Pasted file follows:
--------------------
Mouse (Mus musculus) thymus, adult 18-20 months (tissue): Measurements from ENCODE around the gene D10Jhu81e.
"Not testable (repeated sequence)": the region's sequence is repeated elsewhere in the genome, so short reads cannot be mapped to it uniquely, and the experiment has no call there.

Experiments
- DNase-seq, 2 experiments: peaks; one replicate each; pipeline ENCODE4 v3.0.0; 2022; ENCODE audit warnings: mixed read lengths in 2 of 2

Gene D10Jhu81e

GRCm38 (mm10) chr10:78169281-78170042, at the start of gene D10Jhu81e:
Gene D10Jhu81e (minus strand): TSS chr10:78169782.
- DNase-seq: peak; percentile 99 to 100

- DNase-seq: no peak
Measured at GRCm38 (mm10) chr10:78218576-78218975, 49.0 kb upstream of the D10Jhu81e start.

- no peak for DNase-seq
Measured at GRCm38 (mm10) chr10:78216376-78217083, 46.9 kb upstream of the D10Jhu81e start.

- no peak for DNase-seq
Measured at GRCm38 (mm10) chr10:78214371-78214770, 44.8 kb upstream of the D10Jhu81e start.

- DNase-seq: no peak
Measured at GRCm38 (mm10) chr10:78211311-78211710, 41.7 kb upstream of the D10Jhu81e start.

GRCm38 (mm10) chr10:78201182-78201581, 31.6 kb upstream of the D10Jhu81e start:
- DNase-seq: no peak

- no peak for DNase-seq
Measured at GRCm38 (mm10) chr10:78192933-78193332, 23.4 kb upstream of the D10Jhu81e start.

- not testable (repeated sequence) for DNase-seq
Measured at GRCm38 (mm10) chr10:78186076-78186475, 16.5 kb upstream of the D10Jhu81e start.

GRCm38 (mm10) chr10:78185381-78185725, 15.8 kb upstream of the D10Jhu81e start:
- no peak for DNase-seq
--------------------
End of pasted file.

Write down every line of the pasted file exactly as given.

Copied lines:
Mouse (Mus musculus) thymus, adult 18-20 months (tissue): Measurements from ENCODE around the gene D10Jhu81e.
"Not testable (repeated sequence)": the region's sequence is repeated elsewhere in the genome, so short reads cannot be mapped to it uniquely, and the experiment has no call there.

Experiments
- DNase-seq, 2 experiments: peaks; one replicate each; pipeline ENCODE4 v3.0.0; 2022; ENCODE audit warnings: mixed read lengths in 2 of 2

Gene D10Jhu81e

GRCm38 (mm10) chr10:78169281-78170042, at the start of gene D10Jhu81e:
Gene D10Jhu81e (minus strand): TSS chr10:78169782.
- DNase-seq: peak; percentile 99 to 100

- DNase-seq: no peak
Measured at GRCm38 (mm10) chr10:78218576-78218975, 49.0 kb upstream of the D10Jhu81e start.

- no peak for DNase-seq
Measured at GRCm38 (mm10) chr10:78216376-78217083, 46.9 kb upstream of the D10Jhu81e start.

- no peak for DNase-seq
Measured at GRCm38 (mm10) chr10:78214371-78214770, 44.8 kb upstream of the D10Jhu81e start.

- DNase-seq: no peak
Measured at GRCm38 (mm10) chr10:78211311-78211710, 41.7 kb upstream of the D10Jhu81e start.

GRCm38 (mm10) chr10:78201182-78201581, 31.6 kb upstream of the D10Jhu81e start:
- DNase-seq: no peak

- no peak for DNase-seq
Measured at GRCm38 (mm10) chr10:78192933-78193332, 23.4 kb upstream of the D10Jhu81e start.

- not testable (repeated sequence) for DNase-seq
Measured at GRCm38 (mm10) chr10:78186076-78186475, 16.5 kb upstream of the D10Jhu81e start.

GRCm38 (mm10) chr10:78185381-78185725, 15.8 kb upstream of the D10Jhu81e start:
- no peak for DNase-seq